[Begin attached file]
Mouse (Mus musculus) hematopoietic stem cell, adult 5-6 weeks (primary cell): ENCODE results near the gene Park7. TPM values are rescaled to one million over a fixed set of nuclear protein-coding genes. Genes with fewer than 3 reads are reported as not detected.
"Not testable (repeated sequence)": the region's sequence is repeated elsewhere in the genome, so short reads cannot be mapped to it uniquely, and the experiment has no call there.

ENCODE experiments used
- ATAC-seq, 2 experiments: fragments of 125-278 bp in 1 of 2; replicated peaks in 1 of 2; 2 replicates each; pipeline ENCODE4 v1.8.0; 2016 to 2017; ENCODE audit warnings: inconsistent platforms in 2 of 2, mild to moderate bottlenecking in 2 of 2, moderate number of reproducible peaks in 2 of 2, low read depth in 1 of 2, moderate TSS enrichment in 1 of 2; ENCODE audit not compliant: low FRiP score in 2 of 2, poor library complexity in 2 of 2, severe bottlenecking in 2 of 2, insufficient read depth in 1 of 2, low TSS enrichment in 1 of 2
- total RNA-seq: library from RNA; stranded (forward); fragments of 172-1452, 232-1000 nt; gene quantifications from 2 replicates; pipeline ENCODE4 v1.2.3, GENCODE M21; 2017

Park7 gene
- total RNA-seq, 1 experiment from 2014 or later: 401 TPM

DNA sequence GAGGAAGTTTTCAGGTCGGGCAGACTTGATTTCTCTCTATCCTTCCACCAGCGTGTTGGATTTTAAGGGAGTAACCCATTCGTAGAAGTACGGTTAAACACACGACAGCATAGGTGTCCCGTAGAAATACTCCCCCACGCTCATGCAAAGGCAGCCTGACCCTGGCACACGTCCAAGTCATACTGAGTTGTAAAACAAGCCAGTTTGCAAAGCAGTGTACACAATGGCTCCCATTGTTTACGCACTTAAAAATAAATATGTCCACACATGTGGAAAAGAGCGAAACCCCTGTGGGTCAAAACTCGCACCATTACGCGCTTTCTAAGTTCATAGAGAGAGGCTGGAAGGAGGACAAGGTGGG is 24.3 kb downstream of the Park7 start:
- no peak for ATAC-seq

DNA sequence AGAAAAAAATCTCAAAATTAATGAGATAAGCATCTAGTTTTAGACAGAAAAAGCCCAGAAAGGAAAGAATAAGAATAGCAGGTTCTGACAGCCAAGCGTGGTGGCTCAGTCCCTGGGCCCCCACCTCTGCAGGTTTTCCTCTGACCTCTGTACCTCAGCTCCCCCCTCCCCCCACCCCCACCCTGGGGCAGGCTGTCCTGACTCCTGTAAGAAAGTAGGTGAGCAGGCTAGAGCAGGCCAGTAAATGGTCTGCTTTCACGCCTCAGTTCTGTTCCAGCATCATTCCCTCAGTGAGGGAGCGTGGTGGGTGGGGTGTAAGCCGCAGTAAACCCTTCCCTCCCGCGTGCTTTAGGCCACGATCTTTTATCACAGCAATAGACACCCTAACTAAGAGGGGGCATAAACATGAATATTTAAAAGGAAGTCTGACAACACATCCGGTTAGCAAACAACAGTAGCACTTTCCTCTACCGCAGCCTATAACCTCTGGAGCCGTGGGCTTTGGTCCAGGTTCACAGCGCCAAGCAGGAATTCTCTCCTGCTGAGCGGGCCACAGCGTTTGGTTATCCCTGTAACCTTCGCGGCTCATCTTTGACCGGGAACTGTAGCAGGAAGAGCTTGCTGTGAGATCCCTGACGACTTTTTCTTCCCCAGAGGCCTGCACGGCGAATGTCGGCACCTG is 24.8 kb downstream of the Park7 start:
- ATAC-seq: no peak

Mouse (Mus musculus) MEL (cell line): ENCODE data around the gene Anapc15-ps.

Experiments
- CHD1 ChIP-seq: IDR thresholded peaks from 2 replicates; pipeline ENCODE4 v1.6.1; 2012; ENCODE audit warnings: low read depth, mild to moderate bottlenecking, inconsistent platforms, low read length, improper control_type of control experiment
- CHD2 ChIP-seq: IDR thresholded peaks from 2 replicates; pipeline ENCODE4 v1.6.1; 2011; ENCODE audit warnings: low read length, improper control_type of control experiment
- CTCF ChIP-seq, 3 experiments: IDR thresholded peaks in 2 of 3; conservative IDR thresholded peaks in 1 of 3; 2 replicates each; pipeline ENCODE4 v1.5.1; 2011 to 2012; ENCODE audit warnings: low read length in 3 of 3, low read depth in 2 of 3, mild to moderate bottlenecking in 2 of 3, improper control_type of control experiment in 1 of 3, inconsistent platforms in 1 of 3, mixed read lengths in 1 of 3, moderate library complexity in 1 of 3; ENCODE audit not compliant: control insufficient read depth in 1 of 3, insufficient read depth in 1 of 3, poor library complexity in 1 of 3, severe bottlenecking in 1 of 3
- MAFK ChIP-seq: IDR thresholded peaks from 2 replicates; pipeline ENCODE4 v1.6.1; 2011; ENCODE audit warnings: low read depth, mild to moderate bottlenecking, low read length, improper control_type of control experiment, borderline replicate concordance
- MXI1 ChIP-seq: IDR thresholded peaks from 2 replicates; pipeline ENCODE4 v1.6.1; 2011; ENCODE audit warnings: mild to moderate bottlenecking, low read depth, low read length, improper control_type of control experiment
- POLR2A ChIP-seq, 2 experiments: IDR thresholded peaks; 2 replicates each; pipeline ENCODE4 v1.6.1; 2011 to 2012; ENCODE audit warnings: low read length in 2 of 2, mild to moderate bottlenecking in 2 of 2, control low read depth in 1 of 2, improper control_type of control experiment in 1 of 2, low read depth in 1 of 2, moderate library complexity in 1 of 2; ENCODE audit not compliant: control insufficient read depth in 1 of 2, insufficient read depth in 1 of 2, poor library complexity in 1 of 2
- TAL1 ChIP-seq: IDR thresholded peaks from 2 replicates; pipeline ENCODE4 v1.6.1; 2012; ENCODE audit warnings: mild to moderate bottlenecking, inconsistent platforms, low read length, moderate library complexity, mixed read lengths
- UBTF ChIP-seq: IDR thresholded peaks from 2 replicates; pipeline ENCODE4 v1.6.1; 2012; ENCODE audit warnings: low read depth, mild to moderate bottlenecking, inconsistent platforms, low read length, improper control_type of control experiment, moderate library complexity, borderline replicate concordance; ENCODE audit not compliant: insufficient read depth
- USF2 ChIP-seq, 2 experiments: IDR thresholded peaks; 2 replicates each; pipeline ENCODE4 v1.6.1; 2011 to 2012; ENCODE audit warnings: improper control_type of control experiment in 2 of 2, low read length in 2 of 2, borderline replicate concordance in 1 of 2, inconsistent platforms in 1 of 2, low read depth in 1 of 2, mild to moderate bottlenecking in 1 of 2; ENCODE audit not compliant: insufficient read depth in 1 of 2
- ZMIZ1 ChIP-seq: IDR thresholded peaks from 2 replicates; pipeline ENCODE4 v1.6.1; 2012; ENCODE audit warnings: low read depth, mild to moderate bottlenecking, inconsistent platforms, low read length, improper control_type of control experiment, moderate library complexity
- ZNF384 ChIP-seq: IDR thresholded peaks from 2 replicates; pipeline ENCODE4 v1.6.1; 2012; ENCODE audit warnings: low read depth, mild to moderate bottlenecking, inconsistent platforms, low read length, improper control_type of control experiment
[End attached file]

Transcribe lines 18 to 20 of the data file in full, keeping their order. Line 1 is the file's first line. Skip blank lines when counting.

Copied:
- MXI1 ChIP-seq: IDR thresholded peaks from 2 replicates; pipeline ENCODE4 v1.6.1; 2011; ENCODE audit warnings: mild to moderate bottlenecking, low read depth, low read length, improper control_type of control experiment
- POLR2A ChIP-seq, 2 experiments: IDR thresholded peaks; 2 replicates each; pipeline ENCODE4 v1.6.1; 2011 to 2012; ENCODE audit warnings: low read length in 2 of 2, mild to moderate bottlenecking in 2 of 2, control low read depth in 1 of 2, improper control_type of control experiment in 1 of 2, low read depth in 1 of 2, moderate library complexity in 1 of 2; ENCODE audit not compliant: control insufficient read depth in 1 of 2, insufficient read depth in 1 of 2, poor library complexity in 1 of 2
- TAL1 ChIP-seq: IDR thresholded peaks from 2 replicates; pipeline ENCODE4 v1.6.1; 2012; ENCODE audit warnings: mild to moderate bottlenecking, inconsistent platforms, low read length, moderate library complexity, mixed read lengths